At that moment, a car stops directly in front of me and a younger woman steps out, barely in time to avoid being bowled over by a large chocolate-coloured dog. She convinces the dog - and it takes some convincing - to climb in, and then me (though I take less convincing). I climb in the back, she closes the door and we're off. The young couple greets me, as Lacy the dog rests her paws on my leg. She's happy to see me and keeps creeping forward till, at last, the whole front half of her body is resting on my lap.

The couple tells me about their plans to climb Snowdon and go white-water rafting. It comes out that she's been rafting before and he didn't know, so they must have a lot of learning left to do, but he does know enough to guess where she did it - they both laugh. I stroke Lacy, who would be purring loudly were she a cat, and the miles fly by.

All at once the Snowdon Ranger Hostel appears beside the road and our seatbelts clutch us as the car brakes. In the hostel, we have to call the Brecon Beacons to verify that I have a YHA membership (worth $3 off), but eventually I'm given a key to a second-story room.

Downstairs, I join a girl and her mother in making hot cocoa. And head into the Lounge to drink it whilst writing postcards, but the room I walk into is anything but conducive to this.

In one corner, nine rowdy guys are imbibing beer and playing at Janga. The one they call "the Surgeon" leans over the stack, his eyes twitching, searching… and then, with a precise flick of his finger, he sends a stick shooting out with hardly a wobble. The next person tries and CRASH!. More beer, more Janga, and so it goes.

In the far corner of the room, a girl, her parents, and her boyfriend discuss tomorrow's adventures providing some sonic padding…

The third corner is a group of five guys and a girl with a wine bottle. Wine is a drink of sophistication, a beverage for the elite, and this is evident here. All six are quietly clustered around the table staring at something. Another girl enters the room and the guys try to flag her over to play Ring of Justice, perhaps to even up the gender ratio. When she declines, they all six begin to sing, “Spppiiiiiiiiiiiiiiinnnn the Riing of Justice!!!!”, clapping their hands and pounding the table, the wine-illusion lost.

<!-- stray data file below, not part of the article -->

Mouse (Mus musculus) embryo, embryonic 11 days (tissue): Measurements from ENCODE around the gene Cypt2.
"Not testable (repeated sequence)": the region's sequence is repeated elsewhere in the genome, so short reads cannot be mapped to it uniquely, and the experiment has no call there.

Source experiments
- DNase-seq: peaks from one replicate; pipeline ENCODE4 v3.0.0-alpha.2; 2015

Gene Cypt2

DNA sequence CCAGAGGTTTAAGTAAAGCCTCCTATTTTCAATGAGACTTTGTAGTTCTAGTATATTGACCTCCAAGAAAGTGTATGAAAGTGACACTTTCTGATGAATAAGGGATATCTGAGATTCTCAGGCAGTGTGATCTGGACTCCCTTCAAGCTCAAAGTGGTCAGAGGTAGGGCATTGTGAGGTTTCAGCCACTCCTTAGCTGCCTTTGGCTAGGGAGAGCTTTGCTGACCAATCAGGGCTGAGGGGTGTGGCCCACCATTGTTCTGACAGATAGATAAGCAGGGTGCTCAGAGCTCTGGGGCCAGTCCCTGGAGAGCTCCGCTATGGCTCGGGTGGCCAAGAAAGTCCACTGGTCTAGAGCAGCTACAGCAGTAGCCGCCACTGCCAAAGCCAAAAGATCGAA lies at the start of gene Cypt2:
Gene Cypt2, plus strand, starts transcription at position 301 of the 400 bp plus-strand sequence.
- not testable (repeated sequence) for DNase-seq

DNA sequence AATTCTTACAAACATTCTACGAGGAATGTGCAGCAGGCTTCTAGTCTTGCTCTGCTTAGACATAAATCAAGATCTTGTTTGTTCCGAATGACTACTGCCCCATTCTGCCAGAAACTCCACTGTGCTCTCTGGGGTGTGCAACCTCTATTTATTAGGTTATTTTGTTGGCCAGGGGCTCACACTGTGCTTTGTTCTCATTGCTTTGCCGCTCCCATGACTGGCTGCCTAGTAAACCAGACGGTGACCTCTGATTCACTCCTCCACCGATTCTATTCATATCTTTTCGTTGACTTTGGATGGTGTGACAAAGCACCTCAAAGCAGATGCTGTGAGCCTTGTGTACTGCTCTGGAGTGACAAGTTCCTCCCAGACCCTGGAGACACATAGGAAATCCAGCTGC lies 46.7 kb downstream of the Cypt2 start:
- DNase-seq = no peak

She beats a hurried retreat leaving them to spin their bling, seeing which will spin the longest and occasionally blowing and egging them on when they make close approaches.

But it's bed time now and I go upstairs to find an older man lying on the bunk beneath mine staring into space, with the lights on. We exchange a few words, I turn the lights out, and fall asleep listening to the wind and rain run past the window.

Check if this is a private message just for Richard:

Jen - Friday, July 31, 2009 at 15:56:39 (PDT)
I'm a fan of of english Showers... and the ability to heat water as needed... but I also a fan of american water pressure. Some english showers have this too but not enough of them.

Mom - Friday, July 31, 2009 at 17:42:27 (PDT)
Too bad the castle was closed. Do you really want to live by the sea? Wouldn't a large lake do?

Richard - Sunday, August 02, 2009 at 16:27:49 (PDT)
I've noticed the pressure problem, Jenn. If only we could take the best of both worlds...

Yes, a large lake could probably do, Mom.

BW - Tuesday, August 04, 2009 at 18:03:34 (PDT)
Thanks for those wild boar pictures. I was taking a swig of pop at the time, and almost lost it.